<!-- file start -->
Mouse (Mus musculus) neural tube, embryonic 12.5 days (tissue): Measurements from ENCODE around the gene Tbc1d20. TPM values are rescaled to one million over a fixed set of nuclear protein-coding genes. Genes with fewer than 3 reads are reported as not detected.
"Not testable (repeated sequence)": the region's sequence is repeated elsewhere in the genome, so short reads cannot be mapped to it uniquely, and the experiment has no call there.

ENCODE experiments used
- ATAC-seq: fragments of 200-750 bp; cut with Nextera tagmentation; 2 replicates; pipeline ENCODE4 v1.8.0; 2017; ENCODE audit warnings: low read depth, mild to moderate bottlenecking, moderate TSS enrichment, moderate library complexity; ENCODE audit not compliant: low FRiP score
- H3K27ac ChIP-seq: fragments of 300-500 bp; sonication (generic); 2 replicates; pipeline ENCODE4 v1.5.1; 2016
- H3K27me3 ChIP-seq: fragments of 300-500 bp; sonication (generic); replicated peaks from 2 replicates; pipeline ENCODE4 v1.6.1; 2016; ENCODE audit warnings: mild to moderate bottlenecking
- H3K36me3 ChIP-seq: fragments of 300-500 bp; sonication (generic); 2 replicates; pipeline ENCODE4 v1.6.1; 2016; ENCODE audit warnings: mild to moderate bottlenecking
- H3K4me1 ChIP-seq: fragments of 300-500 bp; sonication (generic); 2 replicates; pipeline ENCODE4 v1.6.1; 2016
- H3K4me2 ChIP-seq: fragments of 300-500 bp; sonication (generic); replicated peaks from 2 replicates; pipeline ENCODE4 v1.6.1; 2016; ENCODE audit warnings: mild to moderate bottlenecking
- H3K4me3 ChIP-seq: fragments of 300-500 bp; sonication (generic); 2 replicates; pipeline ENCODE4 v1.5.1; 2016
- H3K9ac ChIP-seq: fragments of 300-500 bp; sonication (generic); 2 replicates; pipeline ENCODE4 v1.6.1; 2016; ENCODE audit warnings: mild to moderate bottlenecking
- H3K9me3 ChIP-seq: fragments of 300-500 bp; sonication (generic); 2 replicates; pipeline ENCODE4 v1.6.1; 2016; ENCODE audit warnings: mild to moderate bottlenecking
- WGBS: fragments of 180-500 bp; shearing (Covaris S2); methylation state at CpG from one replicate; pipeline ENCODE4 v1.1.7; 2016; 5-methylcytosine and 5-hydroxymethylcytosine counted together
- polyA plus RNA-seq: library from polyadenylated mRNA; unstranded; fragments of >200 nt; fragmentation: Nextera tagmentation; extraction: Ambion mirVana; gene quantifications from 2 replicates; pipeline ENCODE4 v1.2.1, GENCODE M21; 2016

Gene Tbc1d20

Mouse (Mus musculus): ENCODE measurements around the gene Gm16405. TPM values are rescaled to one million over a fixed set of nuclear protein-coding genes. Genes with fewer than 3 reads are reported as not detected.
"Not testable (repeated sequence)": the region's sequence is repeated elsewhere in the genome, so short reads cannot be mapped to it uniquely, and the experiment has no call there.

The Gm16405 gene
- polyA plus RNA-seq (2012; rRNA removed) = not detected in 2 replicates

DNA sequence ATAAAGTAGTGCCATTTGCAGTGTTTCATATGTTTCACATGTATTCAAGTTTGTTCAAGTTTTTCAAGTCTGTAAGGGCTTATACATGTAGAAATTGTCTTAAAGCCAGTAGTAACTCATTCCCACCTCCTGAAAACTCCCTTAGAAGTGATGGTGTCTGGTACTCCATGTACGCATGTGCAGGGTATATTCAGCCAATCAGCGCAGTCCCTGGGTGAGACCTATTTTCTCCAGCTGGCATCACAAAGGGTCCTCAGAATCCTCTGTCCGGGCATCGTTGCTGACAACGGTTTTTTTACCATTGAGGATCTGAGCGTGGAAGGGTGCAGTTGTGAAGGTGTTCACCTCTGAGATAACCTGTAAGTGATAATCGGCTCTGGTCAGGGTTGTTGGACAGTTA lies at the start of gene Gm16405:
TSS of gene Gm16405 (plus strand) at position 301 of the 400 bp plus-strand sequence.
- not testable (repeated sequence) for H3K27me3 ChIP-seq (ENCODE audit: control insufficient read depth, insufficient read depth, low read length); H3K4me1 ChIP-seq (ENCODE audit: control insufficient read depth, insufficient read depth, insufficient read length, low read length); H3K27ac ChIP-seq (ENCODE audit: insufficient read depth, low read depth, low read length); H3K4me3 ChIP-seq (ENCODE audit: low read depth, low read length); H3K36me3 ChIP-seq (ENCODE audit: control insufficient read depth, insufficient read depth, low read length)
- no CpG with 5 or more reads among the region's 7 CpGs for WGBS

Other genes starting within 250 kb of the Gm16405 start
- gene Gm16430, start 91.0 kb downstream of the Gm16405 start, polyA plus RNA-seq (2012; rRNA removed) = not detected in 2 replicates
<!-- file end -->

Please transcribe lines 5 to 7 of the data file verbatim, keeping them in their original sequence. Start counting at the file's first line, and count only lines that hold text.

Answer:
- H3K27ac ChIP-seq: fragments of 300-500 bp; sonication (generic); 2 replicates; pipeline ENCODE4 v1.5.1; 2016
- H3K27me3 ChIP-seq: fragments of 300-500 bp; sonication (generic); replicated peaks from 2 replicates; pipeline ENCODE4 v1.6.1; 2016; ENCODE audit warnings: mild to moderate bottlenecking
- H3K36me3 ChIP-seq: fragments of 300-500 bp; sonication (generic); 2 replicates; pipeline ENCODE4 v1.6.1; 2016; ENCODE audit warnings: mild to moderate bottlenecking